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Published June 25, 2015 | public
Journal Article Open

Galaxies at redshifts 5 to 6 with systematically low dust content and high [C II] emission


The rest-frame ultraviolet properties of galaxies during the first three billion years of cosmic time (redshift z > 4) indicate a rapid evolution in the dust obscuration of such galaxies. This evolution implies a change in the average properties of the interstellar medium, but the measurements are systematically uncertain owing to untested assumptions and the inability to detect heavily obscured regions of the galaxies. Previous attempts to measure the interstellar medium directly in normal galaxies at these redshifts have failed for a number of reasons, with two notable exceptions. Here we report measurements of the forbidden C II emission (that is, [C II]) from gas, and the far-infrared emission from dust, in nine typical star-forming galaxies about one billion years after the Big Bang (z ≈ 5–6). We find that these galaxies have thermal emission that is less than 1/12 that of similar systems about two billion years later, and enhanced [C II] emission relative to the far-infrared continuum, confirming a strong evolution in the properties of the interstellar medium in the early Universe. The gas is distributed over scales of one to eight kiloparsecs, and shows diverse dynamics within the sample. These results are consistent with early galaxies having significantly less dust than typical galaxies seen at z < 3 and being comparable in dust content to local low-metallicity systems.

Additional Information

© 2015 Macmillan Publishers Limited. Received 20 November 2014; accepted 23 April 2015. Support for this work was provided by NASA through an award issued by JPL/Caltech. We thank the ALMA staff for facilitating the observations and aiding in the calibration and reduction process. ALMA is a partnership of ESO (representing its member states), NSF (USA) and NINS (Japan), together with NRC (Canada) and NSC and ASIAA (Taiwan), in cooperation with the Republic of Chile. The Joint ALMA Observatory is operated by ESO, AUI/NRAO and NAOJ. This work is based in part on observations made with the Spitzer Space Telescope and the W.M. Keck Observatory, along with archival data from the NASA/ESA Hubble Space Telescope, the Subaru Telescope, the Canada-France-Hawaii-Telescope and the ESO Vista telescope obtained from the NASA/IPAC Infrared Science Archive. V.S. acknowledges funding by the European Union's Seventh Framework programme under grant agreement 337595 (ERC Starting Grant, 'CoSMass'). Contributions: P.L.C. proposed and carried out the observations, conducted the analysis in this paper, and authored the majority of the text. C.C., G.J. and K.S. carried out the reduction and direct analysis of the ALMA data. C.M.C. consulted on the spectral energy distribution fitting and interpretation of the data, and also conducted a blind test of the FIR luminosity, [C II] line luminosity, and β measurements, along with testing for sample selection effects. D.R. conducted the spectral line analysis and carried out an independent blind check of the ALMA data reduction. O.I. carried out the spectral energy distribution fitting and consulted on their interpretation. C.M.C., A.K., O.L., S.L., N.S., V.S. and L.Y. contributed to the overall interpretation of the results and various aspects of the analysis. The authors declare no competing financial interests. This paper makes use of ALMA data: ADS/JAO.ALMA#2012.1.00523.S. ALMA.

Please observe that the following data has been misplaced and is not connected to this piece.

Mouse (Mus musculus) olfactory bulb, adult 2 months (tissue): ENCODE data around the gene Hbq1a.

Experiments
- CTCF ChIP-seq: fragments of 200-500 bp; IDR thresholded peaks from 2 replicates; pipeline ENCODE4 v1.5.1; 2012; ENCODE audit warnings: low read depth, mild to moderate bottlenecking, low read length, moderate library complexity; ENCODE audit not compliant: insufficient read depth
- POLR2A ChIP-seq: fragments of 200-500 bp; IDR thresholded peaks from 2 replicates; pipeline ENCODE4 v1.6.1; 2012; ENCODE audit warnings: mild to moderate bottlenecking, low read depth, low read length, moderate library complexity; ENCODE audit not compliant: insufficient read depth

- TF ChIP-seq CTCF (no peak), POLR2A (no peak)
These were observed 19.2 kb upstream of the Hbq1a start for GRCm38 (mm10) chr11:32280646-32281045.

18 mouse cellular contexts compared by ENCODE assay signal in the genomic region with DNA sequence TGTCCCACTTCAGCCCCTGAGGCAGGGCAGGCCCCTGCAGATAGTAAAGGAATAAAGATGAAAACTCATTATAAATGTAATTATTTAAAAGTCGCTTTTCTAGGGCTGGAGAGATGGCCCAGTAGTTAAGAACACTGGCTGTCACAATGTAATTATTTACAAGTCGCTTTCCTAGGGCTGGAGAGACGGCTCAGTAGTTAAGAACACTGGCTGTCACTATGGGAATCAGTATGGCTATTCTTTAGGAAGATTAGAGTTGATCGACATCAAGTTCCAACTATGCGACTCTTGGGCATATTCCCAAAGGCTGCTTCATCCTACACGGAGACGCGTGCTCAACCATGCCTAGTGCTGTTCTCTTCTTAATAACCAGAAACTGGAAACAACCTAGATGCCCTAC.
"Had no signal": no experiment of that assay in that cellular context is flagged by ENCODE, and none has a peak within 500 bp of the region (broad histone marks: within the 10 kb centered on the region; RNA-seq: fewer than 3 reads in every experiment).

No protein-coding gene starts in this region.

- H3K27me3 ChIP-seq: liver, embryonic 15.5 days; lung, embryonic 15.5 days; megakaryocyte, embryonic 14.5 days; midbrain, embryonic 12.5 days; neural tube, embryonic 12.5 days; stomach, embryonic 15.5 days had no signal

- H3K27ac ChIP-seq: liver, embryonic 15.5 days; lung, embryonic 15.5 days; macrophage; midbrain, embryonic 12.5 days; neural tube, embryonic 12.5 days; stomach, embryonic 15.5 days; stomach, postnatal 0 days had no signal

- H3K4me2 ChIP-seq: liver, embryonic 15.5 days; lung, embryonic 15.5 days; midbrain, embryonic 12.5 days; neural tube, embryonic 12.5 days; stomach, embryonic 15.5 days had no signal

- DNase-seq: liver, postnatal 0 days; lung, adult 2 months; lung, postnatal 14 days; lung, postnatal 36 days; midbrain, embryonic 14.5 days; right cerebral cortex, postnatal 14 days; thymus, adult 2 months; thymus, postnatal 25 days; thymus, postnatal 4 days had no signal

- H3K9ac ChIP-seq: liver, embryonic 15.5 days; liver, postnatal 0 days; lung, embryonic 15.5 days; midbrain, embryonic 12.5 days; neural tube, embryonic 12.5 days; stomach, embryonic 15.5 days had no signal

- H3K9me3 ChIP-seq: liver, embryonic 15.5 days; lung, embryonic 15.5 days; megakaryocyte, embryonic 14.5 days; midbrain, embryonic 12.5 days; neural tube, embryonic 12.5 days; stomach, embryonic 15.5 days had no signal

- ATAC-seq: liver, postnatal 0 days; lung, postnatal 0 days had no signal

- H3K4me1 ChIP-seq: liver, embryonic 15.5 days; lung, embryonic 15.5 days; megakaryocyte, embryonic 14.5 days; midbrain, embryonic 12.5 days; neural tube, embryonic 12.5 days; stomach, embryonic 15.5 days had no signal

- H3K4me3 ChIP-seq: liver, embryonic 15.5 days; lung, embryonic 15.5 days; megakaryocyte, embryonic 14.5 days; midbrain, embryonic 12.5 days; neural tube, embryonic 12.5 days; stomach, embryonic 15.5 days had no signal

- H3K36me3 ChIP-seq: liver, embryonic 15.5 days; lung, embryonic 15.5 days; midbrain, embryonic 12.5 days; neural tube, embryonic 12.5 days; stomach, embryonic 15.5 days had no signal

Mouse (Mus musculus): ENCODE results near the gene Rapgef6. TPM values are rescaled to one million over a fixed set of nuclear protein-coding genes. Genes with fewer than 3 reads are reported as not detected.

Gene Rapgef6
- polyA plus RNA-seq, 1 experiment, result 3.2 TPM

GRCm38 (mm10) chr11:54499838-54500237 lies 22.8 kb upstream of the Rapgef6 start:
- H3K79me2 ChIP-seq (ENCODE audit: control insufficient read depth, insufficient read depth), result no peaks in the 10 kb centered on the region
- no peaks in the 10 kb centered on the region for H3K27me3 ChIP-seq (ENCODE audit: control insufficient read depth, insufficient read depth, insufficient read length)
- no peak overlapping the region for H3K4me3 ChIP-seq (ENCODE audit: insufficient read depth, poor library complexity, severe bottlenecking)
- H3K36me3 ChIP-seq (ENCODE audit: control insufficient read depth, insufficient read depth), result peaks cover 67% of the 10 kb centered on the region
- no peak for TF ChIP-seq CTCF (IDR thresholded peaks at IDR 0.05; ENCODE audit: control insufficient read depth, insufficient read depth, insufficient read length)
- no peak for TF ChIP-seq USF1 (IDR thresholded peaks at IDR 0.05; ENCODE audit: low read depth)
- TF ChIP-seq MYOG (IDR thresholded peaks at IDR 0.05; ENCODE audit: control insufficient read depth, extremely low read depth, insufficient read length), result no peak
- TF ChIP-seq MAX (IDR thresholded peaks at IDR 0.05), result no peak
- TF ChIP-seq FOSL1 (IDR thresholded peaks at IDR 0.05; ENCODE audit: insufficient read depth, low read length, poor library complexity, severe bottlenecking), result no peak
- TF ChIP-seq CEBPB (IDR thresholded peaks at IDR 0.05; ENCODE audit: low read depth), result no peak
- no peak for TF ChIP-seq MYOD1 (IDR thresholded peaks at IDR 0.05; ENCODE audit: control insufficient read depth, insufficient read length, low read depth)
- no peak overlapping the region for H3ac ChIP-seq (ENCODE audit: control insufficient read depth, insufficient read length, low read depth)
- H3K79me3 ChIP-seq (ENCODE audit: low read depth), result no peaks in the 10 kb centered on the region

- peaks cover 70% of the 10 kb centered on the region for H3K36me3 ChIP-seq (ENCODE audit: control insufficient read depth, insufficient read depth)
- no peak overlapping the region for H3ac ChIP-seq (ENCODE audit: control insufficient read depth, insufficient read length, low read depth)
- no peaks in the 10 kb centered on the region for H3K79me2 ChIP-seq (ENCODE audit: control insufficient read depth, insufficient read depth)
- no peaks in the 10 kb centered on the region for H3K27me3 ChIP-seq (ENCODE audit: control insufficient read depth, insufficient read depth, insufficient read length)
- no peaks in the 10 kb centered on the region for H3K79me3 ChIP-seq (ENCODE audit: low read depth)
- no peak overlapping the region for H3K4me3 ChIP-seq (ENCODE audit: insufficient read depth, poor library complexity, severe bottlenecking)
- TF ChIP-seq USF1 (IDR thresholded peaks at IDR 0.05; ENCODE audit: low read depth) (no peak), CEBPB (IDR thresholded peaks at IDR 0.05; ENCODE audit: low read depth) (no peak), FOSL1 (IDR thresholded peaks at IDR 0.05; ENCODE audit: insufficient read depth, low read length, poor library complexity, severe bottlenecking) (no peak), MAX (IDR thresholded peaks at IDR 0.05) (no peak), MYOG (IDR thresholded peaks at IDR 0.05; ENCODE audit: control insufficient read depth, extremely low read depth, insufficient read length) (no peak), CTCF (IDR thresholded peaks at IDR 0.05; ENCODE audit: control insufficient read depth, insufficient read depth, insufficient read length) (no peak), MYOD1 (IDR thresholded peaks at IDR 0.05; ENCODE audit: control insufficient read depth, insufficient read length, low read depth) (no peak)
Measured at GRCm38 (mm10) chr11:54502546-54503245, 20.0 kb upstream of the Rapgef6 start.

Attached Files

Submitted - 1503.07596.pdf

Supplemental Material - nature14500-sf1.jpg

Supplemental Material - nature14500-sf2.jpg

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Supplemental Material - nature14500-st1.jpg

Supplemental Material - nature14500-st2.jpg

Supplemental Material - nature14500-st3.jpg

Supplemental Material - nature14500-st4.jpg

Supplemental Material - nature14500-st5.jpg


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August 20, 2023
August 20, 2023